Congress created individual retirement accounts to encourage long-term saving and investment. Traditional IRAs give you a tax deduction on the money you sock away, but you’ll have to fork over taxes on money you withdraw. A Roth IRA doesn’t provide a tax-deduction but you can remove money tax-free, if you follow the rules. Certain IRA transactions are prohibited.
The Internal Revenue Service lists five transactions that spell doom for your IRA. You will destroy your IRA if you borrow money from it or use it as security for a loan. You also can’t sell property to it or use IRA money to buy property for personal use. The last no-no applies to the person managing the fund, known as the “fiduciary.” The fiduciary is someone who can control what the IRA buys and sells, provides you with paid investment advice, or can make decision on how your IRA is administered. If the fiduciary receives too much money for managing your IRA, the account could be toast.
When the IRS discovers a prohibited transaction, it no longer recognizes your IRA as an IRA, effective Jan. 1 of the year of the transaction.The effect is as if you emptied out your IRA as of the first day of the year. The tax on this money is based on the fair market value of your investment on that date. Normally, the fair market value of an investment is its current price. You also may be liable for an additional 10 percent penalty if you were younger than 59 1/2 when the IRA lost its status. If your account is a Roth IRA, you won’t owe taxes on the money you contributed, but you might have to pay the 10 percent penalty on earnings if the IRA was under five years old or you were under 59 1/2 on Jan 1.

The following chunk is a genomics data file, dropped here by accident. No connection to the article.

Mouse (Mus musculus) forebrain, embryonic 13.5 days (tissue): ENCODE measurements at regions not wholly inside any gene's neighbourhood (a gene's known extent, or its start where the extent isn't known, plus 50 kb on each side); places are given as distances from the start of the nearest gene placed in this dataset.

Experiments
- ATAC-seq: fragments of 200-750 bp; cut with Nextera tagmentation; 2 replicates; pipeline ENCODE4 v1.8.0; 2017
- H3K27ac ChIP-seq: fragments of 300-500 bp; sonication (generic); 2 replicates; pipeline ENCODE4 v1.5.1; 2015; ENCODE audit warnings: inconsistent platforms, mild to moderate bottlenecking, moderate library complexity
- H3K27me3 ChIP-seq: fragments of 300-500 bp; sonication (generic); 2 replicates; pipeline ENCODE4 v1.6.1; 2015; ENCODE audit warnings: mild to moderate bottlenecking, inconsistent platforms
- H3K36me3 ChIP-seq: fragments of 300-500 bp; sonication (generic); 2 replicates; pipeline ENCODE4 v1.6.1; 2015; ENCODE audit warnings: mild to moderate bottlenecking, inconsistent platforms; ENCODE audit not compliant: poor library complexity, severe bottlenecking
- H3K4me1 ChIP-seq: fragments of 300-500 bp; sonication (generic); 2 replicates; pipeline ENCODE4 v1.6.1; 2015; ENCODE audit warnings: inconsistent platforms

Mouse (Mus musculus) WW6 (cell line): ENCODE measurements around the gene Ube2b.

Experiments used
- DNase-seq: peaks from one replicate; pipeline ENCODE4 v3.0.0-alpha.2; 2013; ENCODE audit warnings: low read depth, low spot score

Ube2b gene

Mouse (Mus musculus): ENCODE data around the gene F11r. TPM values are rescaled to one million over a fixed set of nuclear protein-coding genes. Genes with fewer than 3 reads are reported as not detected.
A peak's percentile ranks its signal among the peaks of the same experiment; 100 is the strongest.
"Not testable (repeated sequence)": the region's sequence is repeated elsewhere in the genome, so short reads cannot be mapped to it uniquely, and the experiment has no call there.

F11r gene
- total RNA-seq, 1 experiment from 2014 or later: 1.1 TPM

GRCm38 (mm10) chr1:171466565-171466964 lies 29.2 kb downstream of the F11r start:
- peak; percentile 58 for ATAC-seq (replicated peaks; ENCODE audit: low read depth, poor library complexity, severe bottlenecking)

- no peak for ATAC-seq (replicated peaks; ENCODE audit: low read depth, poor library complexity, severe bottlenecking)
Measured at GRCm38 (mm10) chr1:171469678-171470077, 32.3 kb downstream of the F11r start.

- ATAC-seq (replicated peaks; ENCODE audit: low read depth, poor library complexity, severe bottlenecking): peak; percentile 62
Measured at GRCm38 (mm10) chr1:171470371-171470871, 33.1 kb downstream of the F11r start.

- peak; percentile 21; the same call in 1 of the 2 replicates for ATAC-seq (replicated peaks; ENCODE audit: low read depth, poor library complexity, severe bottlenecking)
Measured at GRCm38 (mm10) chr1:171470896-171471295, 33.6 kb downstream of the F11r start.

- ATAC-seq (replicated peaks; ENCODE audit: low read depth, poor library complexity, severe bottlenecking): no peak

The law exacts extra punishment on employers or employee associations that act as your IRA trustee and perform a prohibited transaction without your knowledge. Your IRA won’t lose its status, but the trustee will be liable for a 15 percent excise tax on the amount of the prohibited transaction. If the trustee doesn’t correct the transaction, the excise tax can balloon up to 100 percent. However, if you participated in the trustee’s prohibited transaction, your IRA will lose its status.
Copyright 2013 Eric Bank, Freelance Writer